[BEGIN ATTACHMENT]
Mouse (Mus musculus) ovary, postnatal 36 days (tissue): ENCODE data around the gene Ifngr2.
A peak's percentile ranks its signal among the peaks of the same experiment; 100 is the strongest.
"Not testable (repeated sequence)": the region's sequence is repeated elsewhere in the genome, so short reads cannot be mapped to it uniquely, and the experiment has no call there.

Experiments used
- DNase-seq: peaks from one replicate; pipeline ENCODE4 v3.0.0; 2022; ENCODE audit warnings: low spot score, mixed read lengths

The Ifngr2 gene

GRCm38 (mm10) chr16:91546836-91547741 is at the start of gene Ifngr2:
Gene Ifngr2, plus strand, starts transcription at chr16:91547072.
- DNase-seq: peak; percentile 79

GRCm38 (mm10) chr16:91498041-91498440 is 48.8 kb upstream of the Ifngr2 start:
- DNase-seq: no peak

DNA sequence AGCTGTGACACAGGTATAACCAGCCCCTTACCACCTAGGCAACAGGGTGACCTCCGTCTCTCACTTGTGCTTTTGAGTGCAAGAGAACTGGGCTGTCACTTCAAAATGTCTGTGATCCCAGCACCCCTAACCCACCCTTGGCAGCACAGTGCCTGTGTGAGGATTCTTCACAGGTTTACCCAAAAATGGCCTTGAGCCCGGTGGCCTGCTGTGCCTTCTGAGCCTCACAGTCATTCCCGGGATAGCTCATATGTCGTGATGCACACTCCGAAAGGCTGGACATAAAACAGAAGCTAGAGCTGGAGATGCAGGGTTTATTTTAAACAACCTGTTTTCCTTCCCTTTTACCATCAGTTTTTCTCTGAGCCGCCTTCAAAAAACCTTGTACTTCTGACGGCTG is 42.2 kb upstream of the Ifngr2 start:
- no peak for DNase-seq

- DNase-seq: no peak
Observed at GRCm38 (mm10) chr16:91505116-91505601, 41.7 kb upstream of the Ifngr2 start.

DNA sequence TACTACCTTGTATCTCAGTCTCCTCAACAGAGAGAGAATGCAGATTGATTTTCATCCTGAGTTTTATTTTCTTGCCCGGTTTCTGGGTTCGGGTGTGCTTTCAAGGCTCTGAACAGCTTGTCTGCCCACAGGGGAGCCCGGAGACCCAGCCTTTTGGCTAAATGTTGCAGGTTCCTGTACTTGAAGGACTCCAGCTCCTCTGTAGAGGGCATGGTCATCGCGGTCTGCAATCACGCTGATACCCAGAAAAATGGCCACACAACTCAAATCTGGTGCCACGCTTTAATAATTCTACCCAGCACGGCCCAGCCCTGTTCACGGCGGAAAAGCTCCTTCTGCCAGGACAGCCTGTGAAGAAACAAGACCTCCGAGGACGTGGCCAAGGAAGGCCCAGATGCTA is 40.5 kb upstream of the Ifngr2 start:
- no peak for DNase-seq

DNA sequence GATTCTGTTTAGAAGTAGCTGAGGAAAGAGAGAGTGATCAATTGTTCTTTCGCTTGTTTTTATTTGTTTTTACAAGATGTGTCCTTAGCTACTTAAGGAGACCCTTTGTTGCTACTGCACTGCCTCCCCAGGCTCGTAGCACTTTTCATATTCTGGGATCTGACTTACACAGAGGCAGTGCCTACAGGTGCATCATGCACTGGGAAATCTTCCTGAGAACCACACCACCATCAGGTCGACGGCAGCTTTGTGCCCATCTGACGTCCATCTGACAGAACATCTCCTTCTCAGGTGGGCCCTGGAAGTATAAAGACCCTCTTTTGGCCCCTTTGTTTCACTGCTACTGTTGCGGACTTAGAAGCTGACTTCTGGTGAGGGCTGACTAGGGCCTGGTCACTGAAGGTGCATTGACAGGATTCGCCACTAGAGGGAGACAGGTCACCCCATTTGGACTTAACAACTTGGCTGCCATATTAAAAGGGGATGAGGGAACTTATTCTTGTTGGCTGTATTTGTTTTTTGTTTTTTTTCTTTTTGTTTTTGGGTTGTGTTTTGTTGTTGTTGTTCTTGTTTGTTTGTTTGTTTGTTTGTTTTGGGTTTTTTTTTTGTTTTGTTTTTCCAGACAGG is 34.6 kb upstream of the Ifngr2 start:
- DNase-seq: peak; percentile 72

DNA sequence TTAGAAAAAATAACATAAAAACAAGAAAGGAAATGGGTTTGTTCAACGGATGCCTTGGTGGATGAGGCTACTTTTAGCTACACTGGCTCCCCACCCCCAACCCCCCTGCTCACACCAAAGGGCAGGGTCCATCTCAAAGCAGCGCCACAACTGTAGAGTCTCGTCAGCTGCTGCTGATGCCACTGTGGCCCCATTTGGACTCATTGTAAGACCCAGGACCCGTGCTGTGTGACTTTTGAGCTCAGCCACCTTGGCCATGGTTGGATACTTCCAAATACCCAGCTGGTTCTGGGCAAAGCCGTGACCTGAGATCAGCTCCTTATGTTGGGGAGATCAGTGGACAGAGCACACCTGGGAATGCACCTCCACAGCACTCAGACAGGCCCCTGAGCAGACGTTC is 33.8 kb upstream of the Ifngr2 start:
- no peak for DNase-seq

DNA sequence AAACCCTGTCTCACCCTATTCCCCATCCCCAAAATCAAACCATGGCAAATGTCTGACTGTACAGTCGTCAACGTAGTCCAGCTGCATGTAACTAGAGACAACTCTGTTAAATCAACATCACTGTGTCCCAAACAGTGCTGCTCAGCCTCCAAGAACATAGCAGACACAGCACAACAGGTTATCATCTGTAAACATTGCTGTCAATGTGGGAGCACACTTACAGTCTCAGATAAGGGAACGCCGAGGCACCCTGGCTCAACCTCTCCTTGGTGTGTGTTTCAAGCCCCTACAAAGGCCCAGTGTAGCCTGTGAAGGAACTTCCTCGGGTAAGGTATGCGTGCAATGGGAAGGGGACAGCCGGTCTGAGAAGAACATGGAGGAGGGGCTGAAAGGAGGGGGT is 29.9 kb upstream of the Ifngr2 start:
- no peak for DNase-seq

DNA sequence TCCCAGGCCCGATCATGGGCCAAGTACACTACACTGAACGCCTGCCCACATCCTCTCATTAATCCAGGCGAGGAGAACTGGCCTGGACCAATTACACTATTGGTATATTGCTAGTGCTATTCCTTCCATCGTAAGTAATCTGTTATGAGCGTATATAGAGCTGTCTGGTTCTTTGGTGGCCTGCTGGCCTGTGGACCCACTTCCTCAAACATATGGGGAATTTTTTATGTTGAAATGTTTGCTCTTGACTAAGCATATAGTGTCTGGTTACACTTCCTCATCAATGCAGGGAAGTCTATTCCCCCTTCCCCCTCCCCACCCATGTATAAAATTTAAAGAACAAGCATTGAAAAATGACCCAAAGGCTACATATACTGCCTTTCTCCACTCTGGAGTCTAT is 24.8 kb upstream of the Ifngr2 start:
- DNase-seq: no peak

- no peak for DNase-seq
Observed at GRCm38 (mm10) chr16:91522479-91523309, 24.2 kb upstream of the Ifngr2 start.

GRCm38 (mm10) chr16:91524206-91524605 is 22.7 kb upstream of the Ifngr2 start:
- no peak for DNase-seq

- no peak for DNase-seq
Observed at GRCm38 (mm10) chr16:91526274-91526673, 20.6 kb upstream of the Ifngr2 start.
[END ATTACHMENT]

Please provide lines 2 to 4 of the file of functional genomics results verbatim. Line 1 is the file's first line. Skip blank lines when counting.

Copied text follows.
A peak's percentile ranks its signal among the peaks of the same experiment; 100 is the strongest.
"Not testable (repeated sequence)": the region's sequence is repeated elsewhere in the genome, so short reads cannot be mapped to it uniquely, and the experiment has no call there.

Experiments used